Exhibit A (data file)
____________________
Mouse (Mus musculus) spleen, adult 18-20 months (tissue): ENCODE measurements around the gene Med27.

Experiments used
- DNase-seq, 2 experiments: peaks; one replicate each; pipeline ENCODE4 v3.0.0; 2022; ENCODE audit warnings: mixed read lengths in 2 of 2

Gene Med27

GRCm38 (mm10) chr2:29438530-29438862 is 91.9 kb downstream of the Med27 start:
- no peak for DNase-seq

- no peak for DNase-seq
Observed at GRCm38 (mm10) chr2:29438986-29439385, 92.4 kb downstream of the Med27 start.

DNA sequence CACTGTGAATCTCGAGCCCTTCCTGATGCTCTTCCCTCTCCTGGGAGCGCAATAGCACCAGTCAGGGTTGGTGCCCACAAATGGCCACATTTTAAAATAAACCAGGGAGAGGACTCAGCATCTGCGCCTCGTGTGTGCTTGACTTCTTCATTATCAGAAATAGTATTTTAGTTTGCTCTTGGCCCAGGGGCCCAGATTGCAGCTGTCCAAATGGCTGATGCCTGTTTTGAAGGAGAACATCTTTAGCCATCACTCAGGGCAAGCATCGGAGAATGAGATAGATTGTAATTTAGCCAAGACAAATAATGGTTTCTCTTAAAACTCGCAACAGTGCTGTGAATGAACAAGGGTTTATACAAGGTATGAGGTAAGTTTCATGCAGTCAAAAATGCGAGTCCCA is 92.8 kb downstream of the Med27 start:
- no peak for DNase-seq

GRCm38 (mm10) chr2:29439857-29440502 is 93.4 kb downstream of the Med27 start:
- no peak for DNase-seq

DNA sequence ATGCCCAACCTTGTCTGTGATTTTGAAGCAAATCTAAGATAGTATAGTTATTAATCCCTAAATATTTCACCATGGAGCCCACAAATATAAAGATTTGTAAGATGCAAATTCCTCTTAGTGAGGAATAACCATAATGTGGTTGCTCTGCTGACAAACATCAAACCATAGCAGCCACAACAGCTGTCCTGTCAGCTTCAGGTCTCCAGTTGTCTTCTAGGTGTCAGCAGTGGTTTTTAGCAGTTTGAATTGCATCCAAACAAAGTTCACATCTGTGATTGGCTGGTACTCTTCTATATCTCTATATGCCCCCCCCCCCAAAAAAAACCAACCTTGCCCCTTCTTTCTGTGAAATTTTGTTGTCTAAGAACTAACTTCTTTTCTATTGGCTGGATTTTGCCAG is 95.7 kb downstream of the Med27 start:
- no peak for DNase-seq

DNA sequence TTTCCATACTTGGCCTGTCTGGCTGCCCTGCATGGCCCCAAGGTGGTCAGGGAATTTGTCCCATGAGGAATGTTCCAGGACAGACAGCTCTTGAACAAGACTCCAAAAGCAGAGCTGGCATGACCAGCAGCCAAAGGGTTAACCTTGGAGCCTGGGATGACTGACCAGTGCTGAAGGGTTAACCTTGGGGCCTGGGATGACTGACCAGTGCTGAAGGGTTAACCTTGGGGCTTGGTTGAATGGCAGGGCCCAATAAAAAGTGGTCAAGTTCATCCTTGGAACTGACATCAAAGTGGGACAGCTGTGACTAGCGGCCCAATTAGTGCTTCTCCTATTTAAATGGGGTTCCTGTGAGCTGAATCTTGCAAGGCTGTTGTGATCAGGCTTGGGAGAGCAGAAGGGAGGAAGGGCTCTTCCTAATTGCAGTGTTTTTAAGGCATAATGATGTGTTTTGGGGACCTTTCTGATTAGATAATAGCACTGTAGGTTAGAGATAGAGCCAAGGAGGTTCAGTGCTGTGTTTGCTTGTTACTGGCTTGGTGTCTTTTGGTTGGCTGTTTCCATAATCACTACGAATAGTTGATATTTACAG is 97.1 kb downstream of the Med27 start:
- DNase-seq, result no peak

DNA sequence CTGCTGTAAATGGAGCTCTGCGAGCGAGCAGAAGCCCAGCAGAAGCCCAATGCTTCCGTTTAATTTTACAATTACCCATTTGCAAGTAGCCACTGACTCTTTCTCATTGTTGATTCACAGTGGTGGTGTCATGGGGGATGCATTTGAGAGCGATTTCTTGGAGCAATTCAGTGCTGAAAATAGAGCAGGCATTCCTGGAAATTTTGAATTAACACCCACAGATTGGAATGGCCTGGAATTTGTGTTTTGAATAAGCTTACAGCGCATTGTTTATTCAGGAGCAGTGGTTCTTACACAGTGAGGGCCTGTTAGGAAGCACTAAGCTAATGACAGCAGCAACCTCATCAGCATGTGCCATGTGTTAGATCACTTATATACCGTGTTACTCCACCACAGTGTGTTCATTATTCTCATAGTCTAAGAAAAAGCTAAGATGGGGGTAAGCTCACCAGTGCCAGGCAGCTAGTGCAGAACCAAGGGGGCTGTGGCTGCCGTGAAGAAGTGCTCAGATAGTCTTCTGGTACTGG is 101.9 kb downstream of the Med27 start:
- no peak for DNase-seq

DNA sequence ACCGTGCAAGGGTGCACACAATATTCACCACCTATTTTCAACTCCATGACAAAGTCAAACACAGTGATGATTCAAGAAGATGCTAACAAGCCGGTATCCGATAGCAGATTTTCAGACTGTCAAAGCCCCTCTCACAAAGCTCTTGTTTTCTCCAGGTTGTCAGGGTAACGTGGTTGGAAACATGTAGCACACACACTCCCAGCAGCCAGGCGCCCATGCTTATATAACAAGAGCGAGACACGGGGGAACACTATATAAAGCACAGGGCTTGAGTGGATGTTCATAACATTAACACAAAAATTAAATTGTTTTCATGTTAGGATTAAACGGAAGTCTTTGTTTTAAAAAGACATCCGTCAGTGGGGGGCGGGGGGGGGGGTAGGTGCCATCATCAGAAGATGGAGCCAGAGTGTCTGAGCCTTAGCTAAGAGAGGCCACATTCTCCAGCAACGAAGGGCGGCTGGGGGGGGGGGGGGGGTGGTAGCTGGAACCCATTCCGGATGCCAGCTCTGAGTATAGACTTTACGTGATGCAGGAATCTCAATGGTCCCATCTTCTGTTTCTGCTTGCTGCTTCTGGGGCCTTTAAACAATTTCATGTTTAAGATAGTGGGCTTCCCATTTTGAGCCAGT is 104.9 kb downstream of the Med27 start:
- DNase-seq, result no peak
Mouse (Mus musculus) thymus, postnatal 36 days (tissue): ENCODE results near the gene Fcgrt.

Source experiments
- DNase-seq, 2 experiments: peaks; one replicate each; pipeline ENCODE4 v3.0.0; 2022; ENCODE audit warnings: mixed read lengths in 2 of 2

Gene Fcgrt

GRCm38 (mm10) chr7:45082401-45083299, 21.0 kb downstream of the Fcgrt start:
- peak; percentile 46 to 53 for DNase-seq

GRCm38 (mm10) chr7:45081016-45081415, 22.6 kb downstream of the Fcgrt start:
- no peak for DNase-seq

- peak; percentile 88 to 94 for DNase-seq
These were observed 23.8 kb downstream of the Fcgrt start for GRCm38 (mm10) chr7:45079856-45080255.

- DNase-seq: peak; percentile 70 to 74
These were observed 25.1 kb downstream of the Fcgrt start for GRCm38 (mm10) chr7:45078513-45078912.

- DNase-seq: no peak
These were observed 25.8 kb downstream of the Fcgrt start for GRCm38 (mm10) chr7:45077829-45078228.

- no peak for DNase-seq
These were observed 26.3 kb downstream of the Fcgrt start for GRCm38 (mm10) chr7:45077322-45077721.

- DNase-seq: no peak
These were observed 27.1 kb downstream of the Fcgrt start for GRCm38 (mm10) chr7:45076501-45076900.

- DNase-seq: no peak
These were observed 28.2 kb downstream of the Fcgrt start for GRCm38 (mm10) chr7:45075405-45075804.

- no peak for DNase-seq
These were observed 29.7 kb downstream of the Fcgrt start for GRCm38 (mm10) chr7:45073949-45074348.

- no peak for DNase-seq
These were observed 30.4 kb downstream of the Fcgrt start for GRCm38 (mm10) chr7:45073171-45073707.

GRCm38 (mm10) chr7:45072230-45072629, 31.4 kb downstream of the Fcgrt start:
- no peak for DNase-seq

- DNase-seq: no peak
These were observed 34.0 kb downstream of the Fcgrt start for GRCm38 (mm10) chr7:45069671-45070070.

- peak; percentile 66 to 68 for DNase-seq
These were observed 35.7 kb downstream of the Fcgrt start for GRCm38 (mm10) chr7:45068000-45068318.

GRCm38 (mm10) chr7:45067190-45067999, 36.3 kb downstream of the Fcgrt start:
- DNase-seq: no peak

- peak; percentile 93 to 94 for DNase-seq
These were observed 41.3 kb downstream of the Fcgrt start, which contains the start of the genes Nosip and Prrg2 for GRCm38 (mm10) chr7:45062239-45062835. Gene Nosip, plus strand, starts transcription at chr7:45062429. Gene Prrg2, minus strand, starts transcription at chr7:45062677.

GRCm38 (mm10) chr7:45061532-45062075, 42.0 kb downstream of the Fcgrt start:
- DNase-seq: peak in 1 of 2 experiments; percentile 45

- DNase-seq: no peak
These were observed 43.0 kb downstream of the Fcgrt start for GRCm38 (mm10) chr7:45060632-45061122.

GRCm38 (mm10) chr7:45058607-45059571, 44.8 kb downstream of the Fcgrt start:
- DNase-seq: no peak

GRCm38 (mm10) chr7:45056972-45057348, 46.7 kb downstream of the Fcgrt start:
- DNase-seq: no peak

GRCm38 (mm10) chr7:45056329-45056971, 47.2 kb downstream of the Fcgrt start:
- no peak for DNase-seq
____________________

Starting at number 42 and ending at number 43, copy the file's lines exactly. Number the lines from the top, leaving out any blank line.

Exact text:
These were observed 29.7 kb downstream of the Fcgrt start for GRCm38 (mm10) chr7:45073949-45074348.

- no peak for DNase-seq